Soundgarden: "For Whatever Reason, Our Music Transcended the '90s"
Reunited alt-rock legends Soundgarden sat down with Fuse to talk about their first album in 16 years, King Animal, and to look back on their remarkable career, which began 28 years ago in Seattle's underground rock scene.
"For whatever reason, our music transcended that brief period of time when we were selling millions of records," says frontman Chris Cornell, humbly underselling the band's impact and continued popularity. "We were a band much earlier than the '90s, so being able to be together now making new music is a great feeling. We're actually a band that has a legacy."
Cornell offers his take on why people still return to Soundgarden's catalog long after grunge has run its course: "We're an album-oriented band," he says. "We can actually draw you in and keep you there for an hour-plus. It's that escapism that I always love about music. You're being drawn into someone else's universe, someone else's atmosphere."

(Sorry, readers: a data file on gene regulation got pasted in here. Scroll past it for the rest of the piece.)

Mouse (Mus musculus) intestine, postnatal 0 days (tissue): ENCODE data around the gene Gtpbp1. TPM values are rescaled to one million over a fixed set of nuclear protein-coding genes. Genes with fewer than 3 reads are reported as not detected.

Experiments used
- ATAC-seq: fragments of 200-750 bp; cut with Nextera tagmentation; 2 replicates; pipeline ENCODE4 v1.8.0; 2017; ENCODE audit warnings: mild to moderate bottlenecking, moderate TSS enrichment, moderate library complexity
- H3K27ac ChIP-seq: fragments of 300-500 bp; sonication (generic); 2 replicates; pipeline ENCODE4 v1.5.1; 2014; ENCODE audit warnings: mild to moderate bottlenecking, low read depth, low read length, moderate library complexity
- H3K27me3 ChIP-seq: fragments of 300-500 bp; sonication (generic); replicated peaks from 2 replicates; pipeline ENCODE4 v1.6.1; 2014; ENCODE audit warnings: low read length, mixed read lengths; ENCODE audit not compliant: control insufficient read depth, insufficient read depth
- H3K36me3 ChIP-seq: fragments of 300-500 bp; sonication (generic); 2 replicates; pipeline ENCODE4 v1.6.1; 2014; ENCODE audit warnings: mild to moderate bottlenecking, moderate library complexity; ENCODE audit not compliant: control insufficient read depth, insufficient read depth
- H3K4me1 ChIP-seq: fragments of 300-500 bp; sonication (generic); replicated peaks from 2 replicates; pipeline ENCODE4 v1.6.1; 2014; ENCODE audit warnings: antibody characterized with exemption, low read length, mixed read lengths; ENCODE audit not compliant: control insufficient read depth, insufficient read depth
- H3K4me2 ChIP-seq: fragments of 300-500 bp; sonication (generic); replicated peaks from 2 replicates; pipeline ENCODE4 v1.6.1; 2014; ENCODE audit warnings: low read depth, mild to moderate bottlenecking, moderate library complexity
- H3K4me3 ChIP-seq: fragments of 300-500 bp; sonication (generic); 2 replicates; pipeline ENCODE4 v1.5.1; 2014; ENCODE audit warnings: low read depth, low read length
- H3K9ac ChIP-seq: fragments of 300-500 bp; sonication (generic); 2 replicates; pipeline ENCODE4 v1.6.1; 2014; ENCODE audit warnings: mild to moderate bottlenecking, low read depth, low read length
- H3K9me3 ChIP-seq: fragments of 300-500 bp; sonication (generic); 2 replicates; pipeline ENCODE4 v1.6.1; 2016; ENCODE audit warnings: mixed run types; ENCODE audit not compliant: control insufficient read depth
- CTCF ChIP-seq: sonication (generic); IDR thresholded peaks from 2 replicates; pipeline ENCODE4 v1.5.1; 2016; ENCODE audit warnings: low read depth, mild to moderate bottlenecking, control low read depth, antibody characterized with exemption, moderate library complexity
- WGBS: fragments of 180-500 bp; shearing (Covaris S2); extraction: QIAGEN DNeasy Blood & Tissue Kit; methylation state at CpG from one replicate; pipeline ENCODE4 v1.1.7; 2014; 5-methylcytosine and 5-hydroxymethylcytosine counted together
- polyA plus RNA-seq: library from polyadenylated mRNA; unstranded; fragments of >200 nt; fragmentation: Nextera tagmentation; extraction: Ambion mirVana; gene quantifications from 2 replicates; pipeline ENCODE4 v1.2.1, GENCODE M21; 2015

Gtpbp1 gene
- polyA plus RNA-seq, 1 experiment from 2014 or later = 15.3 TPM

The grunge singer also tells us about how the band come up with their curious album titles (Ultramega OK, Superunknown, Down on the Upside, etc). "The title King Animal is more of a feeling. That's what's required for a Soundgarden album title," Cornell explains. "Because if it's anything specific, it's not going to encompass the meaning from song to song. So it can't mean anything."
In other words, don't ask what Soundgarden album titles mean, because, essentially, the answer is "nothing." But just because it's free of meaning doesn't mean it's meaningless. "There's something about it that's confident, which I like," Cornell adds.
For the full Soundgarden interview, check out the clip above.